There is still no cure for Mallaig
Twenty-one years ago, realising that I had travelled very little in my native country, I went on a tour of Scotland, writing a book about my experiences as I went along. The result, 'Travels in a Small Country', provoked angry correspondence when it was serialised by the Herald. The proprietor of the 1314 public house in Bannockburn challenged me to a duel outside his establishment. I was warned that I had better never set face in Mull again. But from the dreariest place in the whole country, the object of my fiercest attack, there was no response whatever.
The terminus of the West Highland railway (metaphorically as well as literally), the fishing port of Mallaig, maintained a lofty silence. 'You can't get anything more end of the line than Mallaig,' I had written. 'Built on the site of a hill by the sea, it has one of the most romantic outlooks in Europe, yet the village itself is shoddy, rundown and unwelcoming'.
Yet no one objected. I supposed that it must be true: that Mallaig was worse than Bannockburn, inferior even to Fort William. What was so awful about it? I will summarise.
At the only hotel, I asked the receptionist for an early morning call for the first train out, the 6.50. She said the best she could do was leave an alarm clock in my room along with a 'continental breakfast'. A fellow guest, an Englishman completing a cycling holiday, was reluctantly given permission to park his bike in the foyer. I spotted it there in the evening as I set off in search of fresh Mallaig haddock. In one of several seedy bars, I encountered what was known throughout the West Highlands as 'pub grub': i.e. neither fresh nor Mallaig, but something that had once possibly been a haddock.
The alarm clock didn't work, but I was pretty sure I would be awake in this dreary little room long before the required hour. And there, on a tray, was the promised continental breakfast – a tiny bowl of rice crispies, a stale roll, a packet of marmalade and a tea bag.
The 6.50 was unheated. It had not been cleaned since the day before and was littered with filthy coffee cups and old newspapers. Its loco was called Oor Wullie.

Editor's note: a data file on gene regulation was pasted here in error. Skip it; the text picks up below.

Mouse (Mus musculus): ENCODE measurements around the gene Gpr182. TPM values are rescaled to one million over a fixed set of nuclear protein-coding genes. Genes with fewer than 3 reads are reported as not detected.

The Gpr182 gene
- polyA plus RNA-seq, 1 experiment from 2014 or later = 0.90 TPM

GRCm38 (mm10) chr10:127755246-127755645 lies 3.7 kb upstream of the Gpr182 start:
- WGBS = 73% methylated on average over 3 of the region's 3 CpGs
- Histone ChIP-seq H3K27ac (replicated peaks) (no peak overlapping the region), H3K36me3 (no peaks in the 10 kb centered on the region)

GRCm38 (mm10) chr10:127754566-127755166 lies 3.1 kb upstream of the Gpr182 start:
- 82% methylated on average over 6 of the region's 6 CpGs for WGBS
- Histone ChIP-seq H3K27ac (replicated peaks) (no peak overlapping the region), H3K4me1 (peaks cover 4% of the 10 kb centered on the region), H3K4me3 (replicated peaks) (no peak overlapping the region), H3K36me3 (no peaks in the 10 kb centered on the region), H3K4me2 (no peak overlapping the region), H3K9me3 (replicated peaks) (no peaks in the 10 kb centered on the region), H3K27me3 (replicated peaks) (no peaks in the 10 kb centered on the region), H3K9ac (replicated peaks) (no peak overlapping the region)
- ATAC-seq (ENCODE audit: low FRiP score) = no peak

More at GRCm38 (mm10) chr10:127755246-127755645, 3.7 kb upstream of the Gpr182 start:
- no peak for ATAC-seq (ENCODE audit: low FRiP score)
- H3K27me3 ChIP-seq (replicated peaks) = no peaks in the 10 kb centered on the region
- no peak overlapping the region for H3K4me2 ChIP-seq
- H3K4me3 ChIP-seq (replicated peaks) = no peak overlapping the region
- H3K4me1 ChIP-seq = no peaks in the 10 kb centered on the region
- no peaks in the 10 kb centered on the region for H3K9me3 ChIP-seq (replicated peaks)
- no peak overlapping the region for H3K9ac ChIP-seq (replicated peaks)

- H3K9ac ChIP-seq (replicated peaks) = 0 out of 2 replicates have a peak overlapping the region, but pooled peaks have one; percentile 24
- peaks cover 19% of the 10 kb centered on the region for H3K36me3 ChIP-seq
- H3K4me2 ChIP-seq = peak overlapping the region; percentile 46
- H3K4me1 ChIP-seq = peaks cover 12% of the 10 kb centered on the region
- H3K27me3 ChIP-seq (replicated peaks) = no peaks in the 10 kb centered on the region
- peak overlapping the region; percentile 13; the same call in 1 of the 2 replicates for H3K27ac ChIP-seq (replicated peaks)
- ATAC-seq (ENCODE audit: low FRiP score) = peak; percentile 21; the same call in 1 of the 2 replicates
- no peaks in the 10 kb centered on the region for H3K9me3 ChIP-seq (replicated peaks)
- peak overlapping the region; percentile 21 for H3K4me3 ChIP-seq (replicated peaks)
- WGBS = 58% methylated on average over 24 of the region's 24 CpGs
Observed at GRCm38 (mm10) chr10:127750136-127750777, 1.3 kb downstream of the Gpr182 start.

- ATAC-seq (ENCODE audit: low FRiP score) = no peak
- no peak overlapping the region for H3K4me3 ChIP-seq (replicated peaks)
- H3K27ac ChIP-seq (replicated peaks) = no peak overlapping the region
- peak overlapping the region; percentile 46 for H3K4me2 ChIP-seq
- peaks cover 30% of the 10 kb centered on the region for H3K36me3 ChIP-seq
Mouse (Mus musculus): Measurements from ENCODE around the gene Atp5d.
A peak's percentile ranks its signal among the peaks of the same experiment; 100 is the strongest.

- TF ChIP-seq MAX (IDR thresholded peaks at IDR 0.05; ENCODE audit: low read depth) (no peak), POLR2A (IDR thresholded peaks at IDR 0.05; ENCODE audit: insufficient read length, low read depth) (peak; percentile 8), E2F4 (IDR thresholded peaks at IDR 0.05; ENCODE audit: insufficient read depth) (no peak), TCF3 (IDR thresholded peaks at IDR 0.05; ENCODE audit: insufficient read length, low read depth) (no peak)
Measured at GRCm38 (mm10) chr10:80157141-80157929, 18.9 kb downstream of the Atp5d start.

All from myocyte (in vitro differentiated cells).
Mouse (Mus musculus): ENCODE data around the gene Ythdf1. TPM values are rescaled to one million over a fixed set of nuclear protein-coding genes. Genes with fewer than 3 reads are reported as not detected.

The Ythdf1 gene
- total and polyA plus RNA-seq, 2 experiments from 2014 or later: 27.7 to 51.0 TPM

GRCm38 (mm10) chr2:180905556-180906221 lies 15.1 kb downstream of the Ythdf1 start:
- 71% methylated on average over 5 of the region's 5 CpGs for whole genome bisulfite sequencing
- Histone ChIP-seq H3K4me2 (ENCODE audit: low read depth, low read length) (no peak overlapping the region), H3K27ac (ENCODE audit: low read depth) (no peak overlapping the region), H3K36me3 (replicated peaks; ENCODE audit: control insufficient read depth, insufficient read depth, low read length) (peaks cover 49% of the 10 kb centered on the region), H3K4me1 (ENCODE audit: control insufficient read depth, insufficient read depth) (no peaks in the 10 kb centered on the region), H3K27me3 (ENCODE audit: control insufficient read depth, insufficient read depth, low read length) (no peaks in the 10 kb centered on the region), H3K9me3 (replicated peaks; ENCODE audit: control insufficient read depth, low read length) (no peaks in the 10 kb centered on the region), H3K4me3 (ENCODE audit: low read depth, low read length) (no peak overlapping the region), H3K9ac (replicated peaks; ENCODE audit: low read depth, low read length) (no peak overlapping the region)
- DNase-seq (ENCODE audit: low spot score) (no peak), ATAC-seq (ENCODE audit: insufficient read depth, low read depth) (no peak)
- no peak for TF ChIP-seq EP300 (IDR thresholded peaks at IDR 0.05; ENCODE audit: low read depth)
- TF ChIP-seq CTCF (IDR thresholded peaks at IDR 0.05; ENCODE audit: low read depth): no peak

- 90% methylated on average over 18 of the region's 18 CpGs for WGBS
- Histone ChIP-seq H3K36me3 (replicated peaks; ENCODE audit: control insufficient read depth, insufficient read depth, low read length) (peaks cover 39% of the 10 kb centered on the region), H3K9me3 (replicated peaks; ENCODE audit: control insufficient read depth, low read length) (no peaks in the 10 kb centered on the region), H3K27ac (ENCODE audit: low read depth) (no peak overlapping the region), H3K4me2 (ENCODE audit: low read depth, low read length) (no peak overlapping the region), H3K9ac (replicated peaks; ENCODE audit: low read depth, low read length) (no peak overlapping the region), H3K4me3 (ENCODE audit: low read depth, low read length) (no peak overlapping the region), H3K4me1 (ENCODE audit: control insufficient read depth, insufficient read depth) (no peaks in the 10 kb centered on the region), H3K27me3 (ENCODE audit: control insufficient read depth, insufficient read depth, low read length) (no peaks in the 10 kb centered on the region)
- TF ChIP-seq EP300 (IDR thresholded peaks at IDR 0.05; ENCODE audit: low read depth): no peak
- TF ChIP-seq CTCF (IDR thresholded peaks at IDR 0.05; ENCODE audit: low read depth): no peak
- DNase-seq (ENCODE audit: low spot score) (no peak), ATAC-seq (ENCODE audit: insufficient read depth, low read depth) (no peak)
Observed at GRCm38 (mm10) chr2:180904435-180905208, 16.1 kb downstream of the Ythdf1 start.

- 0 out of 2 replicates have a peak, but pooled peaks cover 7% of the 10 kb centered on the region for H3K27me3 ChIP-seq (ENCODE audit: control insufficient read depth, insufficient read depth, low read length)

'Nine stops to Fort William,' sighed an American as we pulled out. He sounded weary of all the lovely scenery.
The cyclist sought me out. His news of the morning was grim indeed. His bicycle had been stolen from the hotel foyer. The proprietor had noticed it gone around 2am. For a few minutes, we both cursed Mallaig. I made a joke of saying that the place sounded like a disease and asking whether there might be a cure for it.
My new friend was philosophical about his loss. Though of some sentimental value, the bike was fairly old; he would have had to buy a new one soon anyway. What depressed him was the thought of it being stolen in the West Highlands, where he had heard people felt so safe they didn't bother to lock their doors at night. The experience had sickened him. Mallaig had sickened him. In the hotel he had asked for bath towels and been given hand towels; even in the Amazonian jungle, they had heard of bath towels.
One thing was certain: he would not be returning in a hurry. 'Goodbye Scotland,' he said bitterly. I tried to cheer him up and said he should give us a second chance. But he was inconsolable. I came to the sad conclusion that there was no cure for Mallaig.
After dining out on Mallaig for several years, I had pretty well forgotten all about it. But then, last weekend, I was reminded of its uniquely nightmarish qualities. In the Spectator magazine there was an account by Jeremy Clarke of a February jaunt, the first and greater part of it by Caledonian sleeper, to Fort William and then onward, by one of those pathetic two-carriage ScotRail jobs, to a place no man should be expected to visit in February, alone on his birthday.
I will let poor Jeremy Clarke pick up his own story.
'I walked out of the station and turned right at the Fishermen's Mission. The high street consisted of a couple of shops (closed), a marine engineer's workshop, a public lavatory, a boarded-up pub and a Portakabin selling books and fishing tackle....(closed). I'd brought swimming trunks, goggles and a towel with me. A couple of dozen lengths of Mallaig's indoor pool would be as splendid a way as any to celebrate my birthday. It would pass the time, too. The pool, when I found it, was also closed.'
He pushed on as far as a small development of new-build housing on the outskirts of the village. It was called, appropriately enough, Gordon Brown Place.
On his way back, with hours to fill before the next train back to Fort William, the birthday boy had a lucky break. A funeral service was being broadcast from the porch of the Church of Scotland 'via a large, rock band-style amplifier.' The minister's apocalyptic words – 'a new Jerusalem and no more nakedness' – rang out across the Sound of Sleet. The minister went on to praise the good and useful life of the deceased, 'one of the world's greatest knitters'. Jeremy leaned on a gate and listened, right to the end. After it was over, he continued into the village, wondering if the Fishermen's Mission might be open for a cup of tea.
Despite the many advances in medical science since 1989, when I wrote my book, I am afraid there is still no cure for Mallaig.